Bed-parallel strain ellipses, which record the ratio of LPS to tangential extension, have long axes that define a tangential pattern around the salient, subparallel to Kmax directions (Fig. 11C). Strain ratios increase overall westward and toward the salient ends, from <1.1 in the central frontal Hogsback and Absaroka systems to 1.3–1.6 in the more interior Crawford system and toward the salient ends. Spatial variations in AMS lineation intensity and strain intensity are broadly similar, although AMS fabric types display additional lithologic control. Strain ratios, along with textural relations, record <5% LPS in the central Hogsback to 15–30% LPS in the Crawford system, ~5% TE in all thrust systems, and minor extension down the dip of cleavage at higher strain sites. Note, because of the nature of 3-D strain (LPS with volume loss and minor strike-parallel extension), Kmax directions are subparallel to both the stretching (X) direction of strain and to the intersection of LPS fabrics with bedding.

Relations between AMS ellipsoids and corresponding strain ellipsoids are quantified using a weighted least-squares approach that incorporates uncertainties in both AMS and strain values. Correlation of AMS Kmax and finite strain X directions for sites where data are available yields a best-fit slope, m, of 1.07 with a 95% confidence interval of ±0.28 (Fig. 14A), indicating that on average Kmax and X directions are subparallel to each other. Residuals have a standard deviation of σr = 12°, which is greater than expected for measurement uncertainty in Kmax directions (σmK ~3–10°) and X directions (mmX ~3–5°). Residuals thus indicate additional AMS fabric variability, with σf ~10° (determined from σr2 = σmK2 + (mmX)2 + σf2). This variability is likely related to the composite nature of AMS that reflects varying primary sedimentary fabrics and multiple deformation increments, producing additional angular dispersion about finite strain axes.

Correlation between Kmax directions and orientations of cleavage and high-angle fractures related to LPS yields a similar result, with a slope of 0.98 and a 95% confidence interval of ±0.12 (Fig. 14B); the smaller confidence interval reflects a larger number of sites from which mesoscopic data are available. Thus magnetic lineation is on average subparallel to the intersection of cleavage and high-angle fracture sets with bedding. Residuals between Kmax directions and cleavage (σr = 11°) are similar to that for strain X directions, but residuals are higher for fractures (σr = 16°). This is interpreted to reflect additional fracture fabric variability.

Comparison of AMS and strain magnitudes is complicated by the composite nature of fabrics, varying lithology, and multiple deformation mechanisms (e.g., Owens, 1974; Borradaile and Tarling, 1984; Borradaile, 1988). Strain intensity is evaluated using the axial ratio of the bed-parallel strain ellipse, R′ = ln(R) ≈ ln[(1 + TE)/(1 − LPS)], and AMS intensity is evaluated using magnetic lineation, L′ = ln(Kmax/Kint). Correlation of L′ and R′ yields a best-fit slope, m, of 0.056 with a 95% confidence interval of ± 0.018 (Fig. 15A), confirming a crude relation between increasing magnetic lineation and strain intensity. Observed scatter of residuals (σr = 0.064), however, is greater than expected for measurement uncertainties in AMS lineation (σmL ~0.003–0.006) and strain ratios (mmR ~.003), indicating additional AMS fabric variability of σf ~0.004 (determined from σr2 = σmL2 + (mmR)2 + σf2). This additional variability in AMS lineation strength is interpreted to reflect variations in lithology (mineralogy and strength of primary fabrics) between sites. Comparison of the AMS shape parameters T and P′ with finite strain intensity yields poor correlations (Fig. 15B). These parameters directly incorporate bedding foliation, which varies with the nature of primary sedimentary fabrics, obscuring tectonic contributions.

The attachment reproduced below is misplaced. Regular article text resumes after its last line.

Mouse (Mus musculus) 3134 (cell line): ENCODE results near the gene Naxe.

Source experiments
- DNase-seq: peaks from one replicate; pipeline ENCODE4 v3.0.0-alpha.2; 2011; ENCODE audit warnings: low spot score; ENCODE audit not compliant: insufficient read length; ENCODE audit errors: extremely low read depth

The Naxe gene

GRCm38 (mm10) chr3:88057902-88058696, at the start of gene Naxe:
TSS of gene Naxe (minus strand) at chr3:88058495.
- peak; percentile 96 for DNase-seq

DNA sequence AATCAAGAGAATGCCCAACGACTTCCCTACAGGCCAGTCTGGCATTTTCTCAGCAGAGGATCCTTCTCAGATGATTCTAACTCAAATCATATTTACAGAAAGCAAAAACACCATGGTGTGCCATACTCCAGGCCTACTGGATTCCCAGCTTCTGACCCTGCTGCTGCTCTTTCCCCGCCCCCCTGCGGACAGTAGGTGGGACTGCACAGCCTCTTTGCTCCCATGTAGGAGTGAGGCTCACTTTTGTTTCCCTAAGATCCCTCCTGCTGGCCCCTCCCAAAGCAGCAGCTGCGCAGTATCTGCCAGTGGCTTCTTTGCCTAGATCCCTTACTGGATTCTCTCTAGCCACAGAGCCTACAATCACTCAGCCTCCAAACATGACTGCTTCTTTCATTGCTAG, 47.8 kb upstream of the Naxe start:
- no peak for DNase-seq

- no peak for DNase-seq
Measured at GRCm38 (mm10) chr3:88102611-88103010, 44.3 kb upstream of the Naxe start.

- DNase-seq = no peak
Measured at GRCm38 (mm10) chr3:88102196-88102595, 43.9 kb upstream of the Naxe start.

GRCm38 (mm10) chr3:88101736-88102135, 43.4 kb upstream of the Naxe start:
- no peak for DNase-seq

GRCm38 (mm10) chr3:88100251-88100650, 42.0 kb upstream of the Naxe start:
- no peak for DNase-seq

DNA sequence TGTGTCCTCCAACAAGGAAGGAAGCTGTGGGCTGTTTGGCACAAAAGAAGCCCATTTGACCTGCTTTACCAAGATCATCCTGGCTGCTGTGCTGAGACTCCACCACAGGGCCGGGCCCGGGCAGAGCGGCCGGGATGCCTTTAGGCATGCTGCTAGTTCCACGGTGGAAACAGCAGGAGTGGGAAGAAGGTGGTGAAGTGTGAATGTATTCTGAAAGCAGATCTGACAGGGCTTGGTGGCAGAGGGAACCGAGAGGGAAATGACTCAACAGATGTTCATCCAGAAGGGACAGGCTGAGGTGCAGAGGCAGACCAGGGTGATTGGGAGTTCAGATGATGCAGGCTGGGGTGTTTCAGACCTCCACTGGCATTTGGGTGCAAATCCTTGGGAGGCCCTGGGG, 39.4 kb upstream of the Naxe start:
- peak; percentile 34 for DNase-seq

The AMS fabrics within red beds of the Ankareh Formation reflect interplay of depositional, diagenetic, and tectonic processes that produced preferred orientations of mineral grains (Fig. 16). Rock magnetic experiments indicate that paramagnetic phyllosilicates (detrital mica and clay) and ferromagnetic hematite (that mostly grew during early diagenesis) are the main contributors to AMS. Biotite, chlorite, and phengitic muscoviteillite have mean susceptibilities of ~300 × 10−6 to 3000 × 10−6 SI (depending on Fe content), and moderate magnetocrystalline anisotropy (Kmax/Kmin = 1.2–1.3) with Kmin subparallel to the c axis and KmaxKint lying close to the basal plane (Borradaile et al., 1987; Martin-Hernandez and Hirt, 2003). Hematite has a mean susceptibility of ~2500 × 10−6 SI, and strong anisotropy (Kmax/Kmin >100) with Kmin subparallel to the c axis and KmaxKint in the basal plane (Tarling and Hrouda, 1993). Phyllosilicates and hematite grains have sheetlike shapes parallel to basal planes, such that shape and magnetocrystalline orientations are closely related (Hrouda and Schulmann, 1990; Hrouda and Kahan, 1991). Low mean susceptibility (Km ~40–140 × 10−6 SI) for most red bed samples is consistent with observed small amounts of phyllosilicates (1–10%) and hematite (~1–2%). Some samples contained trace amounts of magnetite, but these samples had only slightly higher mean susceptibilities. Magnetic foliation values (Kmax/Kint <1.10) are consistent with observed weak to moderate preferred orientation of detrital mica grains along bedding, and very weak to near random orientations of small hematite and clay grains along quartz grain rims (Fig. 16A). Magnetic lineation varies with deformation intensity and is interpreted to reflect a zone-axis of phyllosilicate and hematite grains parallel to the intersection of LPS fabrics with bedding (Rochette and Vialon, 1984; Rochette, 1987). LPS fabrics progressively developed by rotation and neocrystallization of hematite and clay along cleavage seams and kinking of mica in the rock matrix, resulting in increased lineation intensity (Fig. 16B). Although orientations of individual grain rotation axes vary depending on grain orientation, the average rotation axis is parallel to the intersection of LPS and bedding fabrics.